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Serena off to winning start in WTA return

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Serena Williams shook off the rust from a 15-month layoff due to pregnancy to win her opening match at the WTA Indian Wells event with a 7-5, 6-3 victory over Zarina Diyas.

The unseeded Williams was the top-ranked player in the world when she began her long layoff following her victory at the 2017 Australian Open, where she was already expecting daughter Alexis Olympia who was born in September.

After a couple of exhibitions and a Davis Cup doubles match, Williams feels she is ready to hit with the big guns on the WTA Tour again.

"I am not going to be there today or next week but I will get there and I do have my goals," Williams said.

"At some point I need to jump and fly. Every day is going to be a challenge. I know I will overcome it. It takes time to get back."

Williams entered the court Thursday night to a loud ovation, with many in the half full stadium standing and applauding as she came out of the tunnel for just her third appearance in Indian Wells in the last 17 years.

After that it was a matter of gradually asserting herself by taking control of the rallies, and she got the first break of serve in the 11th game of the first set and secured the set in the next game on her third set point.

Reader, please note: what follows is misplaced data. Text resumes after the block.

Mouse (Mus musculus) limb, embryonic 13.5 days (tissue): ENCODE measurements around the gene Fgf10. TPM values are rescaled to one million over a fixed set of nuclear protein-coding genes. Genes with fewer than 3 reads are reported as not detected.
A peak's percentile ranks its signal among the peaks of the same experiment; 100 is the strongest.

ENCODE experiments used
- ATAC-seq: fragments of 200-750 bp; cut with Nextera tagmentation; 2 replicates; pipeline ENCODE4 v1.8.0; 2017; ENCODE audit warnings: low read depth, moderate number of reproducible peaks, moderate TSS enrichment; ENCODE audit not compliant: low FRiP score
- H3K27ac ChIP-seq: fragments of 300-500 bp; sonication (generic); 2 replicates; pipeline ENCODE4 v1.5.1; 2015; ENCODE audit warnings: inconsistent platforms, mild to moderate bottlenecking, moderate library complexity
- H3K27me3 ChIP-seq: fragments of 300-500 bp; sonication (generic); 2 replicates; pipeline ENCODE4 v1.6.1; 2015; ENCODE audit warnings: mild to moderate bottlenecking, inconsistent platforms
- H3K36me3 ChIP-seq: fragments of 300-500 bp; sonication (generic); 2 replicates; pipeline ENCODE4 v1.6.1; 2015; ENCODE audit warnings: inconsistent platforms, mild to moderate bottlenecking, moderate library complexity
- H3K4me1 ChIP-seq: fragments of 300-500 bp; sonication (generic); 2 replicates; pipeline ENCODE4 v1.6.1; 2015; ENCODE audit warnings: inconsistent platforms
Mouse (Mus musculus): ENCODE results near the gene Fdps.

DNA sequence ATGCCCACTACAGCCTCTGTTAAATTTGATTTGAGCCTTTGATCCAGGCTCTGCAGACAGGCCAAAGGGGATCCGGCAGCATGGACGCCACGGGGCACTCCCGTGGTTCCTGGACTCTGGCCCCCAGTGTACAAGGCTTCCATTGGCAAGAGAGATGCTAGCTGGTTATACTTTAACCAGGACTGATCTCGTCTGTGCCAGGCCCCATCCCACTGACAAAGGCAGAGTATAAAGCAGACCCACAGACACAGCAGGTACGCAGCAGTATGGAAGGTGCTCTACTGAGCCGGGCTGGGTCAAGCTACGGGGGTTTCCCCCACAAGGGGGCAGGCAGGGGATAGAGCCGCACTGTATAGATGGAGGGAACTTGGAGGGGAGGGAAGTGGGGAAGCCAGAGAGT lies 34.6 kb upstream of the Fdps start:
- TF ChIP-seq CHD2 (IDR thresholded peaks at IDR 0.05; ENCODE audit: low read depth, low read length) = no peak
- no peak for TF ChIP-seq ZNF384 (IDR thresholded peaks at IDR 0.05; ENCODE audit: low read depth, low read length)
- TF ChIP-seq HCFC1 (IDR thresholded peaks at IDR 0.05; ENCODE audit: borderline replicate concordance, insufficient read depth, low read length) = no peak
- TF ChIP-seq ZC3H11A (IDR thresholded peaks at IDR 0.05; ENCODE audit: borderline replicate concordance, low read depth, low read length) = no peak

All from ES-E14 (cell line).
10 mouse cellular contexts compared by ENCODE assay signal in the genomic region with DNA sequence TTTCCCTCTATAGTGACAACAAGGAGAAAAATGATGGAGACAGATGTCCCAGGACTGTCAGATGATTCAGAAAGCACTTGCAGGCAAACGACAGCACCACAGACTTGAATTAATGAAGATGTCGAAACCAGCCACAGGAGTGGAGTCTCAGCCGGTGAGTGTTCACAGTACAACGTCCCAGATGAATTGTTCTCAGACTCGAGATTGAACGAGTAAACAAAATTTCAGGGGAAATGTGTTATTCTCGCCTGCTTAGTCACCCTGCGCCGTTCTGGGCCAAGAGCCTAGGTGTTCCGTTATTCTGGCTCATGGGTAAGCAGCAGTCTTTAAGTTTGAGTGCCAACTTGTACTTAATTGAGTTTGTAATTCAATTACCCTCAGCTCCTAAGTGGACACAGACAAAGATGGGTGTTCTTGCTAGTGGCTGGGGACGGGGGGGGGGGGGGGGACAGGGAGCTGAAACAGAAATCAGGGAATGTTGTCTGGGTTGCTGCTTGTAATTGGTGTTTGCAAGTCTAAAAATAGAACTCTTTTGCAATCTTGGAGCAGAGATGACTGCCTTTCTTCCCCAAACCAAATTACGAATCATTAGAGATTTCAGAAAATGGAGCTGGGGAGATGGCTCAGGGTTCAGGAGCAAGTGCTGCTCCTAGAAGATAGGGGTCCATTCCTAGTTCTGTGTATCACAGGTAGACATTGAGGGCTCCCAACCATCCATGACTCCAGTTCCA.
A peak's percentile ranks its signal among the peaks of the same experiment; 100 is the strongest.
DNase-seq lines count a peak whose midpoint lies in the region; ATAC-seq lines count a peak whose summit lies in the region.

Her daughter was born on September 1 but Williams says throughout the pre and postnatal period she tried to maintain a certain level of fitness.

The 36-year-old American is the star attraction in Indian Wells, but behind her popularity this year was the mystery surrounding her match fitness and ball-striking ability.

The 23-time Grand Slam winner answered some of those questions Thursday by blasting four aces and winning 63 percent of her first-serve points.

"From zero to Serena I am with the S," she said. "I have got a way to go.

"I wanted to stay fit just be ready. I wasn't ready to retire yet even though it would have been a great way to retire."

Williams also won an whopping 64 percent of her second serves and broke Diyas, ranked 53rd in the world, five times in the 92 minute match.

She had four double faults, but her impressive second serve win ratio was evidence of a game plan that included being aggressive and not sitting back and allowing Kazakhstan's Diyas to dictate the pace of play.

Williams set up a second round match with 29th seeded Kiki Bertens. A win over Bertens could see her face older sister Venus in the third round.

Venus, who is seeded eighth, enjoyed a first round bye and will play Romania's Sorana Cirstea in her opening match.

The birth of Williams' daughter was followed by life-threatening complications that scuppered her plans to defend her title in Melbourne.



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